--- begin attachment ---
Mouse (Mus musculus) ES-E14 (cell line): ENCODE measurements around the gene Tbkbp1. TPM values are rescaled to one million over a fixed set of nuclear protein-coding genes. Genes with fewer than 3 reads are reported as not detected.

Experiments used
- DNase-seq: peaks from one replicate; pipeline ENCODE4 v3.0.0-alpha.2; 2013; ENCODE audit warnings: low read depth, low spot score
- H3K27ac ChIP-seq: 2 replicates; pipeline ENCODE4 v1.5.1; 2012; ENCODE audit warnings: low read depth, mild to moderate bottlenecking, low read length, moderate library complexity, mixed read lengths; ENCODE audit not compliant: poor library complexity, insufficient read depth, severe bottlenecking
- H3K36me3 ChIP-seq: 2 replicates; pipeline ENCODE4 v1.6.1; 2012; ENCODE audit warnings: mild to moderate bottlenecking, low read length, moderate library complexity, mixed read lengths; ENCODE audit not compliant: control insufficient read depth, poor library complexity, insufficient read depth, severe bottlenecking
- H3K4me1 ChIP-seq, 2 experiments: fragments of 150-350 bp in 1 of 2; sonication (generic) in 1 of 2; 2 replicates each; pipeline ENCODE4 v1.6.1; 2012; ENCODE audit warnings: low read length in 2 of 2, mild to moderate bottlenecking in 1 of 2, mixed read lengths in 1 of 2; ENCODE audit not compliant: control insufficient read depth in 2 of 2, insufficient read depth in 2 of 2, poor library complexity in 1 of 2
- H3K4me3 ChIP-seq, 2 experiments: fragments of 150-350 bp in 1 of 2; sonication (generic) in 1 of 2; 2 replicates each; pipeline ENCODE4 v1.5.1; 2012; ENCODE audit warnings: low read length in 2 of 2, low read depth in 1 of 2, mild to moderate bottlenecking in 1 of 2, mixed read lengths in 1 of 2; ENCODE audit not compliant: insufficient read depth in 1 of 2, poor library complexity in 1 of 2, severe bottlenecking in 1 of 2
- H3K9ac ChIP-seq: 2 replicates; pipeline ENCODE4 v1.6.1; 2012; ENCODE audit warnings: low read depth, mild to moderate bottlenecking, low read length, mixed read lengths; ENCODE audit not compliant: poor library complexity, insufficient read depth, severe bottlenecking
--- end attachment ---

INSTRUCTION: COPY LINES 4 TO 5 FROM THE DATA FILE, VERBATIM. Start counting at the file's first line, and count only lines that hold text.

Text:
- H3K27ac ChIP-seq: 2 replicates; pipeline ENCODE4 v1.5.1; 2012; ENCODE audit warnings: low read depth, mild to moderate bottlenecking, low read length, moderate library complexity, mixed read lengths; ENCODE audit not compliant: poor library complexity, insufficient read depth, severe bottlenecking
- H3K36me3 ChIP-seq: 2 replicates; pipeline ENCODE4 v1.6.1; 2012; ENCODE audit warnings: mild to moderate bottlenecking, low read length, moderate library complexity, mixed read lengths; ENCODE audit not compliant: control insufficient read depth, poor library complexity, insufficient read depth, severe bottlenecking